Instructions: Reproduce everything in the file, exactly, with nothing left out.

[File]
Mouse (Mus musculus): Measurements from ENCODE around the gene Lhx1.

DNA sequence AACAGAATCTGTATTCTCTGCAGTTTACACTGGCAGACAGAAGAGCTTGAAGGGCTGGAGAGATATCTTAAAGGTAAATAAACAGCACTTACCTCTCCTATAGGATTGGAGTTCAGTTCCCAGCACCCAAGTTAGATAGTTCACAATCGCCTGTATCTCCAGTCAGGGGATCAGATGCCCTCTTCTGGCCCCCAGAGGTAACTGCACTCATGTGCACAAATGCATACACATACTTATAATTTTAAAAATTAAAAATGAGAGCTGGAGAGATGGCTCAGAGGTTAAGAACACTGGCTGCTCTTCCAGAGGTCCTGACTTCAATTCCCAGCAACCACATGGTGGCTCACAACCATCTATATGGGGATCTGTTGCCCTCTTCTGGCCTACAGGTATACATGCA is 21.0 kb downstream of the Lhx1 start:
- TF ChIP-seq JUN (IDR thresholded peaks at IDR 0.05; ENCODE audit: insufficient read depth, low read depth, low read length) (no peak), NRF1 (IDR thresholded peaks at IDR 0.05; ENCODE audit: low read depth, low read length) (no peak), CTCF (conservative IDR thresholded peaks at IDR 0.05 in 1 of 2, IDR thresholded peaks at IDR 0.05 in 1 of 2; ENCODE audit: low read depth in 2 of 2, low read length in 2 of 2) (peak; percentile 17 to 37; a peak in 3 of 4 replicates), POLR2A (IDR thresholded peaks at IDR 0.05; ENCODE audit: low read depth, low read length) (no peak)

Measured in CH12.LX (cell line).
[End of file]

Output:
Mouse (Mus musculus): Measurements from ENCODE around the gene Lhx1.

DNA sequence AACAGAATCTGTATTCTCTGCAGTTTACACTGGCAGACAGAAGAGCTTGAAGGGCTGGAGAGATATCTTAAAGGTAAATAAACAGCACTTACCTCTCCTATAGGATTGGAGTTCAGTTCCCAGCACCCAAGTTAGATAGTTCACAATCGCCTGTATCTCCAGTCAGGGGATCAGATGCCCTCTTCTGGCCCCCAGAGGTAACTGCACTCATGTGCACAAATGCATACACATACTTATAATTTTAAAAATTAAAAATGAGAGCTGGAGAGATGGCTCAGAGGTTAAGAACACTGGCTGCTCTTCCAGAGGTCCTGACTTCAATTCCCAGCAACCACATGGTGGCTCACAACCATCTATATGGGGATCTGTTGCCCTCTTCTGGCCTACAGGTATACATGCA is 21.0 kb downstream of the Lhx1 start:
- TF ChIP-seq JUN (IDR thresholded peaks at IDR 0.05; ENCODE audit: insufficient read depth, low read depth, low read length) (no peak), NRF1 (IDR thresholded peaks at IDR 0.05; ENCODE audit: low read depth, low read length) (no peak), CTCF (conservative IDR thresholded peaks at IDR 0.05 in 1 of 2, IDR thresholded peaks at IDR 0.05 in 1 of 2; ENCODE audit: low read depth in 2 of 2, low read length in 2 of 2) (peak; percentile 17 to 37; a peak in 3 of 4 replicates), POLR2A (IDR thresholded peaks at IDR 0.05; ENCODE audit: low read depth, low read length) (no peak)

Measured in CH12.LX (cell line).